As its 46th edition kicks off on August 8th, Olga Barry, Festival Director of Kilkenny Arts Festival, writes for Culture about an event that celebrates 'darkness and light, in some cases literally, but more truly in the emotional sense'.
Ireland loves festivals. We're weak for them. Kilkenny Arts Festival is Ireland’s oldest multi-disciplinary festival and presents its 46th edition this August. As the Festival Director, I feel a profound sense of the history of the festival and a very real sense of being just a temporary custodian of something with extraordinary longevity and cultural depth in the Irish summer. I love the ebb and flow of arts festivals throughout the year and Kilkenny has occupied this very special emotional space each August for the past 45 years.
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What fascinates me is the ownership people have of festivals, their own memories, their own highlights, and their own connections that are made through the arts. I’ve had time in recent years to fully look back at the programmes in Kilkenny over the years beginning in 1974, and I find others’ memories of those occasions to be as diverse as the programmes themselves.
In its very first year, the Festival presented seven lunchtime and seven evening concerts of classical music. These concerts took place in the glorious acoustics of the Black Abbey and St. Canice’s Cathedral. Even in its first edition it also presented a programme of literature, craft and visual arts and by 1976 it had a full 'fringe’ programme of visual arts. People remember things in different ways because these occasions have the capacity to be deeply personal while simultaneously being rooted in the very idea of shared experiences. I received a lovely letter from someone this morning in which they fondly remembered their first visit in 1976 to hear Seamus Heaney. I adore hearing the variety of memories shaped by the Kilkenny Arts Festival.
I started coming to Kilkenny Arts Festival as a teenager and since I've worked with it, each year I see the most extraordinary, often unintended encounters between artists, audiences and citizens.
Recently I sat on a panel and a fellow panelist told me about his experience in Kilkenny. He told me about his children who all played music, some ‘classical’ and some ‘traditional’. He told me that his son who was just starting to stretch into the traditional style of playing the fiddle was busking during the festival several years ago and Martin Hayes and Dennis Cahill came across him, and Martin complimented him on how he ‘turned’ the tune and sat down and joined him for a couple of tunes. This man said of his son, ‘he started walking tall that day, and he hasn’t stopped since’. It’s completely random that I happened to meet this man and hear this story.
On the deck of a deluxe mobile home, a group of friends gather for a week-long party full of cocktail-infused debauchery, bad dancing and questionable gender politics | 08 – 17 August | @KilkennyArts https://t.co/7corUqI1c2 #RTESupportingTheArts pic.twitter.com/lxXslg7wSR— RTÉ (@rte) July 24, 2019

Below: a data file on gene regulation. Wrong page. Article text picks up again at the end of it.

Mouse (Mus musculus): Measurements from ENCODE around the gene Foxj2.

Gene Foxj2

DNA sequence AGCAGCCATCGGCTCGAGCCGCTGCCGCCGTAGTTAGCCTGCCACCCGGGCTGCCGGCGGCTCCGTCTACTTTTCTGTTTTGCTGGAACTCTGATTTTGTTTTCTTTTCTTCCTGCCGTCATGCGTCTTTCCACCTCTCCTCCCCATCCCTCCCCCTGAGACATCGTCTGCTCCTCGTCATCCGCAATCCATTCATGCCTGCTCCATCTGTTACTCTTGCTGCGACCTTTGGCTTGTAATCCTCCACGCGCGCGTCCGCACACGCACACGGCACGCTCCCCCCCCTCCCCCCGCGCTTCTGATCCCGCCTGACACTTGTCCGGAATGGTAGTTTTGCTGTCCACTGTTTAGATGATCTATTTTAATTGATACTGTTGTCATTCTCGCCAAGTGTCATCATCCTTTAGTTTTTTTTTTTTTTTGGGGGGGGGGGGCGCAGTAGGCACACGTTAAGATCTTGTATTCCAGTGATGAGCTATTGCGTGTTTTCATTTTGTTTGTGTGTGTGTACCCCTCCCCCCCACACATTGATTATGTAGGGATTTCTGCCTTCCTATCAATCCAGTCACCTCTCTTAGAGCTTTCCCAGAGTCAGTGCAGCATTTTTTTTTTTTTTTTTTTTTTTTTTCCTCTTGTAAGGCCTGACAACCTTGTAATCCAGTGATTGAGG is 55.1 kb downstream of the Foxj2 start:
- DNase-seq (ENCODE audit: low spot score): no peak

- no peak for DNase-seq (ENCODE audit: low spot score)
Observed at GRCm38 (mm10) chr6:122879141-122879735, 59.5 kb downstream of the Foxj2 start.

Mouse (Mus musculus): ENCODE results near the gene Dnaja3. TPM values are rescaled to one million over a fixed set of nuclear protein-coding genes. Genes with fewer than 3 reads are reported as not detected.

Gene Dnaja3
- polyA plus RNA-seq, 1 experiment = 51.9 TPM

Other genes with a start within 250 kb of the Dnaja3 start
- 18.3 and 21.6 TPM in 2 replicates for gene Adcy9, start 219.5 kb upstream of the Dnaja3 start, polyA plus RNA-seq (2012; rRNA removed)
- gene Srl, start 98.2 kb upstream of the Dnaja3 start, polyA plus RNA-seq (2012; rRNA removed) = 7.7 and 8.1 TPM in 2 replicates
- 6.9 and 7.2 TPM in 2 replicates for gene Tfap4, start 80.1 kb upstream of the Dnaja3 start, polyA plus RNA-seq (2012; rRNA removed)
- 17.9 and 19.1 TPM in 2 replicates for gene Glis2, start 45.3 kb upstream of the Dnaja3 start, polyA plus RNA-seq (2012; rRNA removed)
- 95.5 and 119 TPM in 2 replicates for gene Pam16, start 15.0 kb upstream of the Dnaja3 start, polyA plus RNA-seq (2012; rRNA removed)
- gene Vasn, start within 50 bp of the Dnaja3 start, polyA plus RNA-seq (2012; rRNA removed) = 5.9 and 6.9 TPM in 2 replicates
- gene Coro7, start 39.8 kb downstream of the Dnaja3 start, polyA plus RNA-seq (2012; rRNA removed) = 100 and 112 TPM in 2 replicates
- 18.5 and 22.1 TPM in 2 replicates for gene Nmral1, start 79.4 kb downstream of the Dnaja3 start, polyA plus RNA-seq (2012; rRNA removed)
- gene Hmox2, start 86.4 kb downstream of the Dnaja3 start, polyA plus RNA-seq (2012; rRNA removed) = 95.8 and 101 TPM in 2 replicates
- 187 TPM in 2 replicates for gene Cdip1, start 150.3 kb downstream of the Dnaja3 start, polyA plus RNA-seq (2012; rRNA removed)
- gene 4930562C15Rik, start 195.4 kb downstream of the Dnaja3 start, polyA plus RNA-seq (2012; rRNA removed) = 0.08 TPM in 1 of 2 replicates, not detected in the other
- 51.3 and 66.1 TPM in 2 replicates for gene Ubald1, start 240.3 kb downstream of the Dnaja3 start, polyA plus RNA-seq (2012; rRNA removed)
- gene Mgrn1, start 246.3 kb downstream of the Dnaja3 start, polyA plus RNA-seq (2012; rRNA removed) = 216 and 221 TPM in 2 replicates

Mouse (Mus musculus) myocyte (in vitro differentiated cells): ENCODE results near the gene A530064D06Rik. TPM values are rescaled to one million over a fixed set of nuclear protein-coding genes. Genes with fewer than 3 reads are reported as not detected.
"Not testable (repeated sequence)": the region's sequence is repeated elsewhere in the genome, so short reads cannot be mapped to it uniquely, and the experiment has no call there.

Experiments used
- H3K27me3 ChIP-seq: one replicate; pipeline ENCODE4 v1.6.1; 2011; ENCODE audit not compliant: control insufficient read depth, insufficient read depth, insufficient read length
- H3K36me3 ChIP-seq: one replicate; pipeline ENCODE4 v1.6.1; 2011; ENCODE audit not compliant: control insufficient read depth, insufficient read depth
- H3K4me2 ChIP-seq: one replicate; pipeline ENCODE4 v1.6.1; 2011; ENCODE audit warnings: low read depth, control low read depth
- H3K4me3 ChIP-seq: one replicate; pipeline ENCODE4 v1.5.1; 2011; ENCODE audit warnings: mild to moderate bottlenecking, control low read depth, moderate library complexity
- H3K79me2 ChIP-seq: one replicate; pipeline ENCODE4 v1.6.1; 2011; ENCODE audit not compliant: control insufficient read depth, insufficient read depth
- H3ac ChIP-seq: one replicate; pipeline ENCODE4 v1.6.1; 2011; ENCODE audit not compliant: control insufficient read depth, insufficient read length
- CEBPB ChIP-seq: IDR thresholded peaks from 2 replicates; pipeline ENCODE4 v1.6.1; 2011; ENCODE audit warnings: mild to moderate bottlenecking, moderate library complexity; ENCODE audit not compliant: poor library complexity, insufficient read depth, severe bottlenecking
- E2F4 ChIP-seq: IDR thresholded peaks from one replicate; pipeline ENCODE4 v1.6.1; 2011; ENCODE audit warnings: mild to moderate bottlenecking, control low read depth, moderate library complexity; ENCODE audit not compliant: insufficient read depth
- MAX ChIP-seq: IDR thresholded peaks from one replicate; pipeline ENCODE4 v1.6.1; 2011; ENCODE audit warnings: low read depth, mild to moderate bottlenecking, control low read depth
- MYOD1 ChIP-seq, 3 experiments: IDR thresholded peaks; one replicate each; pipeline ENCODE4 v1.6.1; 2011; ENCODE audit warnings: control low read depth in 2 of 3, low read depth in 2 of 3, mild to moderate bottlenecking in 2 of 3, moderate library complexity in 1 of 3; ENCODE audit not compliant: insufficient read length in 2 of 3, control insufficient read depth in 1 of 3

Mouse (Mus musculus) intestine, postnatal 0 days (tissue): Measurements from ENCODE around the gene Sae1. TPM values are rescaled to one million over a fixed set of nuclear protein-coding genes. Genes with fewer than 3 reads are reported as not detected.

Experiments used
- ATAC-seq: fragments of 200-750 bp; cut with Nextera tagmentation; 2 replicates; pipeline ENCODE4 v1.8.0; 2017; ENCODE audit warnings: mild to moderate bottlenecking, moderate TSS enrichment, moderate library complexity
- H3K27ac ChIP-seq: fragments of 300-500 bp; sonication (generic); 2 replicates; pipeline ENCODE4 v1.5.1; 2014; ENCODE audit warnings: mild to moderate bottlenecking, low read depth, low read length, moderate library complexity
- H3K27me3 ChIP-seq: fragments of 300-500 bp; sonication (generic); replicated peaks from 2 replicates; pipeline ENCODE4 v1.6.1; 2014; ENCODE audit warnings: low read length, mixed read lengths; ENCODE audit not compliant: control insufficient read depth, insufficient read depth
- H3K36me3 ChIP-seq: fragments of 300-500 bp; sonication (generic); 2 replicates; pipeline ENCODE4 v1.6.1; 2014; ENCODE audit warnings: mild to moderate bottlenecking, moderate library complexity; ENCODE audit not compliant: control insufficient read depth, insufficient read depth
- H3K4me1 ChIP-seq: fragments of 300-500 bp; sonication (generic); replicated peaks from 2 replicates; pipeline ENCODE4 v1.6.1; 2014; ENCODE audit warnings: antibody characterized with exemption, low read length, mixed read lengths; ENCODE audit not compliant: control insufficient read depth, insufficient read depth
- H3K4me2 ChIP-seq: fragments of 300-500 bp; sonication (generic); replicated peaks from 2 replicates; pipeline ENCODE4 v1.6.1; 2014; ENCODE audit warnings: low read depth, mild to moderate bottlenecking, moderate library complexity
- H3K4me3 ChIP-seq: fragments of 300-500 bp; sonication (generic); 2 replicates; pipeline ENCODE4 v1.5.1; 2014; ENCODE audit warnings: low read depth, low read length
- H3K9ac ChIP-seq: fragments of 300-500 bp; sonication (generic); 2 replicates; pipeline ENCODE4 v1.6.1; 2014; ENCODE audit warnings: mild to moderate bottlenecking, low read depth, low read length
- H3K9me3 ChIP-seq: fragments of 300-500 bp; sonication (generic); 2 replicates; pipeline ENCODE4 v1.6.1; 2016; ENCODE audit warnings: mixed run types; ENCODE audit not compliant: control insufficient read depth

Last year I ended up hanging out for a while with two volunteers and they told me they met almost 20 years ago at the festival and since then they’ve come to Kilkenny to volunteer each year as their annual get-together as dear friends. Sam Amidon said to me a few years ago that being at Kilkenny is like the difference between having a passing greeting and having a full conversation. There are hundreds of these anecdotes and they each tell a different story while also telling us something universal, that the arts have the capacity to fundamentally change the story.
I'm as weak for festivals as the next woman and I find myself each year buzzed up by the other great arts festivals we have on this island. I’m attending concerts, theatre and shows all the time but festivals have a special edginess, a special kind of energy. And I feel as much ‘ownership’ there as I do here.
I started coming to Kilkenny Arts Festival as a teenager and since I’ve worked with it, each year I see the most extraordinary, often unintended encounters between artists, audiences and citizens. Over the years it has grown and expanded and has taken on a variety of different guises. For a multi-disciplinary arts festival, I think this is so crucial, for it to change and mutate through different artistic visions at different times, while the stunning city of Kilkenny itself offers a sense of permanency and familiarity with its medieval cityscape and extraordinary spaces. This year we’re celebrating darkness and light, in some cases literally, but more truly in the emotional sense. Through various art forms we aim to excite and provoke in equal measure and hope that, in the best sense, we’ll mean something different for everyone who experiences the festival and they’ll make their own memories with us this August.
The 46th Kilkenny Arts Festival runs from August 8th-18th 2019 - find out more here.